Uncategorized
comment 1

she’ll be waiting in Istanbul

Without meaning to, I’ve taken you to Turkey two days running. It’s good to get out and about, I guess. Tomorrow, depending on how tonight’s dinner pans out, I think we’ll be in Italy so pack accordingly.

In yoga this morning the instruction as we stretched (or lurched, in my case) was “melt your heart.” The hamstring area was impacted directly, as well as the psyche. If your Monday calls for comfort food–something I always associate with a spoon–then this may be the heart-melting ticket to heaven you are after.

A few caveats are in order here. First, the recipes I looked at called for blanched almonds, which I didn’t have and was unwilling to make. What I had in abundance was unsalted, toasted almonds with their skins on, and having used those once I don’t think I would try anything else. The flavor was stupendous. Second, the amount of sugar indicated was too much, so I reduced it. If you like things very sweet, try 2/3c. The suggested garnish was chopped pistachios, and I can see the merits there. I just didn’t have any. If you do, and possibly also have access to a handful of pink rose petals gathered in the dew, I think that would be the right way to go. Almond extract was suggested as an ingredient, but I like the pure flavor of the food here so I skipped it. You might want to steep some cardamom pods in the milk along with the almonds, if you aren’t in the mood for the straight, mild flavor of almonds. If dairy is a concern, I can’t see any particular reason why you couldn’t make this with soy milk. Finally, a recipe or two that I consulted instructed me to knead the ground almonds before steeping them in the milk, and as near as I can tell that may help you feel more Turkish, which could be a goal of yours, but won’t really affect the flavor of the final product.

turkish almond pudding

keskul


½ c almonds

1 quart of milk, divided

1/3 c basmati rice, or 1/3 c + 1T rice flour

½ c sugar

a pinch of salt

Grind the rice in a blender or food processor until it is quite fine. Remove 1/3 c of the rice powder and put it in a 4-cup glass measuring cup or a medium bowl. Pour ¼ c of cold milk over the rice powder, stirring to make a paste.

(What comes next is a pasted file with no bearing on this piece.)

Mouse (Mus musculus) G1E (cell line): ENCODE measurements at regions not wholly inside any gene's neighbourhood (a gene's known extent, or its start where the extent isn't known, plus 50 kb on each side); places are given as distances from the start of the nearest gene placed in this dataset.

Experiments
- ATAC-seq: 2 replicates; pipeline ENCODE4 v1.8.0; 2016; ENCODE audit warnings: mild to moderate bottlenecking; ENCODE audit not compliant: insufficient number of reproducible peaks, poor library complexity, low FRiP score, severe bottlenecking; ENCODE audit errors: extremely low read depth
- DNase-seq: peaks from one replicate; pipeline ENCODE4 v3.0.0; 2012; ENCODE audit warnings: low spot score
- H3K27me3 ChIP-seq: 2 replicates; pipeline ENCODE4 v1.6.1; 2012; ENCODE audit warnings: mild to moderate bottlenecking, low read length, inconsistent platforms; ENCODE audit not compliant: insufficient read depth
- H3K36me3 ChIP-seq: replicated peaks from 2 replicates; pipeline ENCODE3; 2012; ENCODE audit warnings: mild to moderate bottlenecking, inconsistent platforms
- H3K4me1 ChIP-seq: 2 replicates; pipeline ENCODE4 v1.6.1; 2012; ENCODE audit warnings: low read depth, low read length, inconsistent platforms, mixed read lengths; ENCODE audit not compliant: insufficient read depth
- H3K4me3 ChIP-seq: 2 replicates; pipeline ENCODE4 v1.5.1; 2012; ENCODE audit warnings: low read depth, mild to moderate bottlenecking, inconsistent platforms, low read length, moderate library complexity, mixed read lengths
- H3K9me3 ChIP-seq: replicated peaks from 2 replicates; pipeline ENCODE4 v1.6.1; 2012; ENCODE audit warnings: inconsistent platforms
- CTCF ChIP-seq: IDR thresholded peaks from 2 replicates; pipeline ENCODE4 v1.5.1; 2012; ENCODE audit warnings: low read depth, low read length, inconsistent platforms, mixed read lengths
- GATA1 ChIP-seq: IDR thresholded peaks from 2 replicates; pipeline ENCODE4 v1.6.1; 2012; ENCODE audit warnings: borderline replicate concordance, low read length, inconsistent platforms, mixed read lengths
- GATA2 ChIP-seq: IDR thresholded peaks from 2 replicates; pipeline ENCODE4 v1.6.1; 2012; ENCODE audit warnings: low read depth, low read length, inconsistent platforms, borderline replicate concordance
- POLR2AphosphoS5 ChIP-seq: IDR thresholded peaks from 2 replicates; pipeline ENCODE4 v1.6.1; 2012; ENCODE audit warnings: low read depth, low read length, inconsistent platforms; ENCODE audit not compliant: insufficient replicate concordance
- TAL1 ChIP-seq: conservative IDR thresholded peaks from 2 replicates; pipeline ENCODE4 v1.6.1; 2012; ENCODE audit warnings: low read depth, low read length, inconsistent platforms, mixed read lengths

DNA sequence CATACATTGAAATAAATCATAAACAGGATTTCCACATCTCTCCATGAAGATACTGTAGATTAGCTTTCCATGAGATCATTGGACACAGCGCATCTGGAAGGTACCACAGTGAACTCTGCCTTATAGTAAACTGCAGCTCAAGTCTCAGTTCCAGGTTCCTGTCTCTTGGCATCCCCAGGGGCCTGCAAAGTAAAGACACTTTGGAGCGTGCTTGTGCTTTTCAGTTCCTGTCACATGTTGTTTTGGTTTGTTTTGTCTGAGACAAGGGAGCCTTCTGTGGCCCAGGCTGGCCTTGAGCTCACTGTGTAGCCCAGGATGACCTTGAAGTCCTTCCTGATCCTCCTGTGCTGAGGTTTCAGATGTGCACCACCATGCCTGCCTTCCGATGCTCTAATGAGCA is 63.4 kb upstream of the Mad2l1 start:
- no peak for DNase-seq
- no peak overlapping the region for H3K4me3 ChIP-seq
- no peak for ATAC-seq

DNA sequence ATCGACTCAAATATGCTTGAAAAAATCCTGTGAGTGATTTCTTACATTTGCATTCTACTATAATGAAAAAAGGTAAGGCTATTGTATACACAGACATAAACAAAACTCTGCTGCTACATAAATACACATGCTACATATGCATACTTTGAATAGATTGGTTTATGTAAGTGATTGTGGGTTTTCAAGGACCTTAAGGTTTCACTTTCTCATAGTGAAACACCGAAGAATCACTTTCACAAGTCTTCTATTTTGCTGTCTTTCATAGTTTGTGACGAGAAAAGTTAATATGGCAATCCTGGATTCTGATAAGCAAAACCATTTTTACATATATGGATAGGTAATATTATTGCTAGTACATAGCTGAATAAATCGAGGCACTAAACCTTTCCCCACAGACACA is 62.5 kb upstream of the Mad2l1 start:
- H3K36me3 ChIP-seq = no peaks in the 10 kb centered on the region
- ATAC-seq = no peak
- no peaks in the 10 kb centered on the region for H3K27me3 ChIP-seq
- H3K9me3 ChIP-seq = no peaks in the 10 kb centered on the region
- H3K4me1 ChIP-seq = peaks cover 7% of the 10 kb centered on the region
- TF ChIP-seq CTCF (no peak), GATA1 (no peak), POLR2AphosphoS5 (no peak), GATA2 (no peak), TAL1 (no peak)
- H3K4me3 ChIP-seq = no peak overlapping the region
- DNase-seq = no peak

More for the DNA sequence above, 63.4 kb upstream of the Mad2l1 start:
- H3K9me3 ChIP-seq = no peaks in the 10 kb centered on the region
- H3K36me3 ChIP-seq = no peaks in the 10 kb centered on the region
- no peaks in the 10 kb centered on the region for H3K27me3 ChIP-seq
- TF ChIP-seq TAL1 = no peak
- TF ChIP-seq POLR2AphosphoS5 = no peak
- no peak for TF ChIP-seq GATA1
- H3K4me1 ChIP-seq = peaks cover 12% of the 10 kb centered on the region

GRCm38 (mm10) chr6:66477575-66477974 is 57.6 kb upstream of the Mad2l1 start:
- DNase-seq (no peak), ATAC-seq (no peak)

Put the almonds in the blender with the remaining T of rice powder, and pulse, pause, pulse, pause, until they are ground up too. (Running the machine consistently will create almond butter). Pour and scrape the almond meal into a small bowl or measuring cup.

In a medium saucepan, scald 1 c of the milk (heat until there are bubbles at the edge of the pot, but don’t boil). Pour this over the almonds and stir to combine. Set aside to steep.

Scald the remaining 2 ¾ c milk in the same pot, and pour this into the rice slurry, stirring constantly. Return this mixture to the pot and heat over low to medium heat, stirring all the while, until a strong simmer is reached. Add the pinch of salt and continue to stir and simmer for about ten minutes, until you have something like cream of wheat. Turn off the heat a moment.

Pour the almond/milk mixture through a fine mesh strainer into the cup you had the rice slurry in. Press with the back of the spoon to extract the liquid, and discard the solids. Add the strained almond milk to the pot, along with the sugar, and bring back to a simmer. Stir and simmer about another 8 minutes, until the cream of wheat consistency is restored. Pour into small dishes, garnish as you like, and maybe get a raspberry involved if you can get hold of a few.

Share

1 Comment

  1. How did you know that we were lamenting, just this morning, the insane number of almonds we’ve somehow acquired, and the absence of recipes requiring same?

Leave a Reply

Your email address will not be published. Required fields are marked *